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Britain Will Not run out of toilet paper but Veggies Might be in short supply after Brexit

Britain is not likely to run from essentials such as toilet paper in case of a no-deal Brexit, but some new vegetables and fruit might be in short supply and prices could grow, warned supermarket supervisors on Thursday.

The government has required that supermarkets prepare for a possibly chaotic no-deal Brexit from stockpiling food, but supermarket managers say it’s all but not possible to store new food for any amount of time and people may not find whatever they need on the shelves.

Steve Murrells, Chief Executive of this Co-op, stated that the company had procured additional storage area, but he anticipated shortages in some new food and following cost increases.

“We are extremely clear on where we believe inflation will probably come which is, in the main, fruit,” he explained.

“We’d be stockpiling the vital things that you would anticipate.

Murrells stated that fruit such as apples, pears, berries, and blueberries might need to be hauled more expensively through air cargo from the Southern hemisphere to prevent congested ports.

The access to vegetables in Britain can also be in danger because the European Union supplies some 86 percent of lettuces and 70 percent of berries, according to the British Retail Consortium (BRC).

“Clearly… from short-life fresh produce that is imported from Europe, which would be more challenging, if the stream of inventory is disrupted,” Rob Collins, the managing director of John Lewis’ supermarket team Waitrose, told reporters.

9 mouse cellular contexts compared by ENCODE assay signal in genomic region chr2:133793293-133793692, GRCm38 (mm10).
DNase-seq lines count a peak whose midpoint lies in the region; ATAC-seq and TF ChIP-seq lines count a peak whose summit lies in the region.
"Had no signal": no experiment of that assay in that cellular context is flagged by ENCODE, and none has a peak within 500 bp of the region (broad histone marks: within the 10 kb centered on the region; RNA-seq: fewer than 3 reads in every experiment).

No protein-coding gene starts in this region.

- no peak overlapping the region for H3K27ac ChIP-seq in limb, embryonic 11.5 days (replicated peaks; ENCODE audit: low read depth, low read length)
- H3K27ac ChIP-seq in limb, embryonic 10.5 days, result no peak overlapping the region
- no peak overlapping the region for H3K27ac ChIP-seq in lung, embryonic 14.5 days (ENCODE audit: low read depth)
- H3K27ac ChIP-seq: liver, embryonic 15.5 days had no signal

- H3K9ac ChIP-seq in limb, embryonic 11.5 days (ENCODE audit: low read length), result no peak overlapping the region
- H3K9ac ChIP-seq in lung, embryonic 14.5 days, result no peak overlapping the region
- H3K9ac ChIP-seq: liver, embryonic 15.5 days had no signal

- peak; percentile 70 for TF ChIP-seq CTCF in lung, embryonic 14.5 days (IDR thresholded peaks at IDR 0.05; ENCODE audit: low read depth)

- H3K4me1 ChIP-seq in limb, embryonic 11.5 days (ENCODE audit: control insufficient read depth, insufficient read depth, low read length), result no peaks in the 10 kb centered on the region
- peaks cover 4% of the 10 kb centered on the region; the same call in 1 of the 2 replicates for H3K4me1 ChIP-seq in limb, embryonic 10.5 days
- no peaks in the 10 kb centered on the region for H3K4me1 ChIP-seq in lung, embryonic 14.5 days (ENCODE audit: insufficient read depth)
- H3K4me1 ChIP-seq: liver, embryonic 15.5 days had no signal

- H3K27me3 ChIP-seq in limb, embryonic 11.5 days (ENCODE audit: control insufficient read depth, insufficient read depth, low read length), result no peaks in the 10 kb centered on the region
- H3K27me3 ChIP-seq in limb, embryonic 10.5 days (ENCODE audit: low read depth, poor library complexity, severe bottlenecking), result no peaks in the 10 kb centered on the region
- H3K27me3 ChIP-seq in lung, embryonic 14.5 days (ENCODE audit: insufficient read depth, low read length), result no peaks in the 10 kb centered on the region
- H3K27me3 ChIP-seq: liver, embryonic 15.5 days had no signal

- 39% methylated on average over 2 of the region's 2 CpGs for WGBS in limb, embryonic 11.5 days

Prime Minister Boris Johnson has vowed to take Britain from the European Union with or without a bargain on Oct. 31, also has stated he won’t request a delay despite lawmakers voting he attempts one to prevent a no-deal Brexit.

The”Operation Yellowhammer” report about the worst-case situation released by the authorities pointed to possible issues snarling up cross-Channel trade paths and interrupting supplies of food.

John Lewis chairman Charlie Mayfield reported the evaluation chimed with exactly what his department store and supermarket expected from a no-deal scenario.

“The book of this Yellowhammer files gives a little more insight, but honestly I do not think that it tells us anything especially new that we did not know,” Mayfield told reporters after cautioning that the effect of a no-deal Brexit may be”significant.”

Mayfield went on to mention that the ongoing uncertainty meant that consumer confidence had taken a battering, and John Lewis had been visiting a reluctance by customers to produce big-ticket buys in its department stores.

While supermarkets say they’re limited in what products they could stockpile, there could be some solace from the fact that the state so much, customers have shown little indication of panic-buying.